The album has nine songs, and five of them were released as singles. We’ve all heard them. For my tastes, I think that “Personal Shopper” is a brilliant mini-epic of sorts with a strong message. I think “12 Things I Forgot” is a gorgeous song that sonically could have been on “Deadwing”. I like the other singles quite a bit, too, but my favorite of them all is “King Ghost”, a song that has an ethereal, alluring aura, dark lyrics, and an incredibly catchy chorus. It will certainly be one of my favorite songs of the year.
The rest of the album is just as good. The album starts with “Unself” and “Self”. Together, they are only about 4 minutes in length, but they are richly mixed and beautifully wrought. I love the lyrics and the fantastic vocal lines, as Wilson is sounding very good indeed. “Follower” is probably my least favorite song on the record, as it feels a bit too upbeat and even a little punk for my tastes. Yet, I still enjoy it for what it is, and I think it has the most “rock” vibe on the album, and the last half even sounds a bit 70s prog rock to me. The final song on the album is probably my second favorite overall, being “Count of Unease”. This is the “Collapse the Light into Earth” moment on the album. It is an ambient ballad of sorts, with heart-rending vocals lines, unearthly melodic auras, and a much bigger presence than you would expect. This song will sound absolutely atmospheric live.
As usual, Wilson’s lyrics are very good. And I think his message here is one that addresses what I assume he knew would be his fans’ reaction, and so the whole thing is an ironic circle, which explains him including 180-gram vinyl re-releases in his list of consumerist idols. In a way, it feels like he knows the monsters he has created. His message isn’t completely anti-consumerism, but it is one of balance, priorities, and finding one’s self through one’s own creation, not through the creations of others. So many of us define ourselves by what we “like”, instead of who we are and what we produce or how we love. I think that is the point here. In fact, it’s not a far cry from Riverside’s “Shrine of New Generation Slaves”, so it feels familiar.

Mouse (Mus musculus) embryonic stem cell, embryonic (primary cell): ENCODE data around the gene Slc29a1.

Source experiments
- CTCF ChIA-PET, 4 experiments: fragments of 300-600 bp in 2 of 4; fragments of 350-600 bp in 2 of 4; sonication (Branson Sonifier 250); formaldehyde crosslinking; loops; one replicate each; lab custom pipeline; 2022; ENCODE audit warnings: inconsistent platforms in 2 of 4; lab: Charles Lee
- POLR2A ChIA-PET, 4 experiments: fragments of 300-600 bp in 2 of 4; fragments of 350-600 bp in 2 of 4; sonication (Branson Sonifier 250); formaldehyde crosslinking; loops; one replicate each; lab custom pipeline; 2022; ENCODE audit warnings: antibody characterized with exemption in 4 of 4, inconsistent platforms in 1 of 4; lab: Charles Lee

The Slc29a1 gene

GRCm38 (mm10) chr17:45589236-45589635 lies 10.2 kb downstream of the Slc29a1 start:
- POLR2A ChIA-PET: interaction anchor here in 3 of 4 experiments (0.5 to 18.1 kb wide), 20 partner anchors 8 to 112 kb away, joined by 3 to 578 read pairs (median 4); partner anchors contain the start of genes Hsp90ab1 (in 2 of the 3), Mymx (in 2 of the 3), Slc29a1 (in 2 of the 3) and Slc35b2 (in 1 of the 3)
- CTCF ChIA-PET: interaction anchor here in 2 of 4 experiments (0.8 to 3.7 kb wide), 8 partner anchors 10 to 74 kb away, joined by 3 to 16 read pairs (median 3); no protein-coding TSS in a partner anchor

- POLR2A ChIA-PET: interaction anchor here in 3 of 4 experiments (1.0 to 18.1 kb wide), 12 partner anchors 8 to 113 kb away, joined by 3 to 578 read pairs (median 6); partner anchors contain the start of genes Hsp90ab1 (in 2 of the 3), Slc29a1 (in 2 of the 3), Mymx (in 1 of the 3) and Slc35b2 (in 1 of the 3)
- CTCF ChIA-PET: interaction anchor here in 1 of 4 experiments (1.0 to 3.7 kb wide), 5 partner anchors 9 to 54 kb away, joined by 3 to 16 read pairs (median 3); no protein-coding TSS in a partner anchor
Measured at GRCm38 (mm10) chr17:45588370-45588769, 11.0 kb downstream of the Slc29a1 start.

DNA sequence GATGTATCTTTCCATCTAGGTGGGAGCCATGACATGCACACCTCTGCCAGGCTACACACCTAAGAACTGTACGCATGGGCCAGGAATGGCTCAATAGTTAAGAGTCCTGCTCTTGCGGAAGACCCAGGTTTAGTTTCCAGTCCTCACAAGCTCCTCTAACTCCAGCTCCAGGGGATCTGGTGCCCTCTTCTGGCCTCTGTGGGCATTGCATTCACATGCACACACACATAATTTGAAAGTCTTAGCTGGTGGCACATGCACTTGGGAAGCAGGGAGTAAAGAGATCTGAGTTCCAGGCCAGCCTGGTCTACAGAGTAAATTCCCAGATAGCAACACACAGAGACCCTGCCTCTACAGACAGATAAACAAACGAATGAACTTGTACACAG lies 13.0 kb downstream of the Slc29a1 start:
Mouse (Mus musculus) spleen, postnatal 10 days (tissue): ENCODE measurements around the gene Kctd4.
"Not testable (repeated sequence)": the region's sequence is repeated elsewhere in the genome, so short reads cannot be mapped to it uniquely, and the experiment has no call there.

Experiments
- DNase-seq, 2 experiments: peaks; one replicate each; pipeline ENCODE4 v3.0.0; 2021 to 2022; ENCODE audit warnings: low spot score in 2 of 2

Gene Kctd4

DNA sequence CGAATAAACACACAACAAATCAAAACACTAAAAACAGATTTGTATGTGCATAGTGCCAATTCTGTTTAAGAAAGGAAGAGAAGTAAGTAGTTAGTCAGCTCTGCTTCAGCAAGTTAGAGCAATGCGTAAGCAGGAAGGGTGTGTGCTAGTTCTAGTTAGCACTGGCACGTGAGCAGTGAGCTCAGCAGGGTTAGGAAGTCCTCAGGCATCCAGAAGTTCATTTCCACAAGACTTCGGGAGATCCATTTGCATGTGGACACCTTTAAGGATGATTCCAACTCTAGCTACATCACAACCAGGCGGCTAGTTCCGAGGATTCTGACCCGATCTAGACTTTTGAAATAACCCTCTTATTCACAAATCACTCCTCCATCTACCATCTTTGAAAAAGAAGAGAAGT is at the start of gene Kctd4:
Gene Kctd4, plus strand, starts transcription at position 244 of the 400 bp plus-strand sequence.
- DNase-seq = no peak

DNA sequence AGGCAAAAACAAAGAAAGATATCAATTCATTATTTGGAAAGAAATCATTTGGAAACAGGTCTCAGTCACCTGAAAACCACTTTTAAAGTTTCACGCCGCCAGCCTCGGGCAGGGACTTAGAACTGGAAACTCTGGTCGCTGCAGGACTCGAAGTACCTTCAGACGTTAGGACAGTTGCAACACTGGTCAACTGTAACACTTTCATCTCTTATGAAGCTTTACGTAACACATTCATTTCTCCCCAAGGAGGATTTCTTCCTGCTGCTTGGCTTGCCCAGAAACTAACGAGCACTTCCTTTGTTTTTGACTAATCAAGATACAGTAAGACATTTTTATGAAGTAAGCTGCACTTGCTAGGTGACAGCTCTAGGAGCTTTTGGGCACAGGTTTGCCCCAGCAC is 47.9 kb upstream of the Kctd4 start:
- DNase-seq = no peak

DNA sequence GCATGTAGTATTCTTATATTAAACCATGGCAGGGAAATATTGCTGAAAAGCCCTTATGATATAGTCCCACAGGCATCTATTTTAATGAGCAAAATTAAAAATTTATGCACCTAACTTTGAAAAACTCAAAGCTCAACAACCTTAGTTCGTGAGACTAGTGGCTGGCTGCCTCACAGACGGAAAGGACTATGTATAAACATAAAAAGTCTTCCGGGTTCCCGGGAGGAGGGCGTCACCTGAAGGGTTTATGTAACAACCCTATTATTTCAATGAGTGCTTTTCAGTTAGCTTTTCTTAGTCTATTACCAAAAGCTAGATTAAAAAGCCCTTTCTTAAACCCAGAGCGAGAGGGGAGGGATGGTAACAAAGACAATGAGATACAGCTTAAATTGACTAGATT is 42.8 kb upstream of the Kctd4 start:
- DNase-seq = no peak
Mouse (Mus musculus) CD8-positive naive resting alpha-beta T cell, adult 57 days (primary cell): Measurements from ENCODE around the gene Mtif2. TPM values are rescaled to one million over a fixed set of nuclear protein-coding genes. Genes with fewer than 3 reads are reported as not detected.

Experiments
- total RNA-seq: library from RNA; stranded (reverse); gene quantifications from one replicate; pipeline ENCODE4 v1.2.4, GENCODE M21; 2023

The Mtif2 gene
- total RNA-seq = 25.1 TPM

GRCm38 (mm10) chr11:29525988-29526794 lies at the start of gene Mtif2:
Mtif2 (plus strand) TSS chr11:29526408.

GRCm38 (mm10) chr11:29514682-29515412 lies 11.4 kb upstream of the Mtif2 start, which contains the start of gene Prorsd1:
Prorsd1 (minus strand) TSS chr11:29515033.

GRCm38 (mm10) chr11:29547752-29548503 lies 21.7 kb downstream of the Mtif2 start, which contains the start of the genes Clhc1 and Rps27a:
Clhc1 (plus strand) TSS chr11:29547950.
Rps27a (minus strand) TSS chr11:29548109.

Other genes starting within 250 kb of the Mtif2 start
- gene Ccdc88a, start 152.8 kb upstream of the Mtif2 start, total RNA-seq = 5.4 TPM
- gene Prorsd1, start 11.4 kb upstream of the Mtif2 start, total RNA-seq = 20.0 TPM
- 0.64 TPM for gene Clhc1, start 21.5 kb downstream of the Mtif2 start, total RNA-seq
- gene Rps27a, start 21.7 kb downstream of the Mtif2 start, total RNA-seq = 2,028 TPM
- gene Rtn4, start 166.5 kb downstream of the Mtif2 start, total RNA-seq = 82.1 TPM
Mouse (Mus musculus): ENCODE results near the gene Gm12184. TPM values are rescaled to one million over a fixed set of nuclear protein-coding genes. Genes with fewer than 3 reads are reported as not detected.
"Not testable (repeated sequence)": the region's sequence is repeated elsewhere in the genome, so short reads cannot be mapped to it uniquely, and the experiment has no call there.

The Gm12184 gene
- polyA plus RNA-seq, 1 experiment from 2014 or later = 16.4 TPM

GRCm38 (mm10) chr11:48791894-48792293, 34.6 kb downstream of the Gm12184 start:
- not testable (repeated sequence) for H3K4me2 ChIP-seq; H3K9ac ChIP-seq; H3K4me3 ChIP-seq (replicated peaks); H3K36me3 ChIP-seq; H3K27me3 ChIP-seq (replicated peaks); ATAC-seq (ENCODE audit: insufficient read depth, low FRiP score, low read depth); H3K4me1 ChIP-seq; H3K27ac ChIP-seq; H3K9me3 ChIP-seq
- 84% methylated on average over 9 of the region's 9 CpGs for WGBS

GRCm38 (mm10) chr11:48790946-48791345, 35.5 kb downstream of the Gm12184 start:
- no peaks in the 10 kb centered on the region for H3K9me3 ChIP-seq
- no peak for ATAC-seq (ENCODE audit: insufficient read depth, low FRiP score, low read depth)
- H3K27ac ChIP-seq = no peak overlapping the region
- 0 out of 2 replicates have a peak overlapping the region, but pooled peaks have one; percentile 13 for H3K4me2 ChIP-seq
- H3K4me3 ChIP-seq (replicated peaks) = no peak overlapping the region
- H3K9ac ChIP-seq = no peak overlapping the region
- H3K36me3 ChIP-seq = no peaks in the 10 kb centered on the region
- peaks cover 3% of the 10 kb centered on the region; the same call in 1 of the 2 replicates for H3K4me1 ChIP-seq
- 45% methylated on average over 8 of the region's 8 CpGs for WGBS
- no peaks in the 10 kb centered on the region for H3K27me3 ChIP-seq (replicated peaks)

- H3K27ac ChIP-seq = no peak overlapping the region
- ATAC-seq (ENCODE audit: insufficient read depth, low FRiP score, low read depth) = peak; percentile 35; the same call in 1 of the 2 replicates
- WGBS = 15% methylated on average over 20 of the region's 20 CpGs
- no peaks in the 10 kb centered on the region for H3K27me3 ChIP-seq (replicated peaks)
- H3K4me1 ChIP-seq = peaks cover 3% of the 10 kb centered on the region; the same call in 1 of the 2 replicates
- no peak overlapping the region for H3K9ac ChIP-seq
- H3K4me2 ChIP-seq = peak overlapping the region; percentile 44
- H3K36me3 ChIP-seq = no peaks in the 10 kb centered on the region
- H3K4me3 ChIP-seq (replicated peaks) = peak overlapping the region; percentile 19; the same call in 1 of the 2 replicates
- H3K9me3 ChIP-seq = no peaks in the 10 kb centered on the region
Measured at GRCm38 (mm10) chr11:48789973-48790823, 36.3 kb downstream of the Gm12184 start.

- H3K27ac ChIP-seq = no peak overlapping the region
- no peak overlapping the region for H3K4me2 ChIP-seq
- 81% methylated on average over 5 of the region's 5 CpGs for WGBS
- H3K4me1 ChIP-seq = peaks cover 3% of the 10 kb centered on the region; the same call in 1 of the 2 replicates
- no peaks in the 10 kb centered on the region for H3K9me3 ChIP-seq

Steven Wilson is battling his own prog image in “The Future Bites”. He is pushing back against those who have idolized him for decades, and I admire that. He isn’t afraid to lose some people along the way because he seems to believe that no person should have that much admiration from us. The album itself is one of tender layers, production perfection, and memorable melodies, and I find myself listening to various songs over and over again. Yes, it is more accessible than the progressive community may like to associate with, but that’s our problem, not his. For those who can unclench their sphincters for just a moment, this album may hold hidden treasure.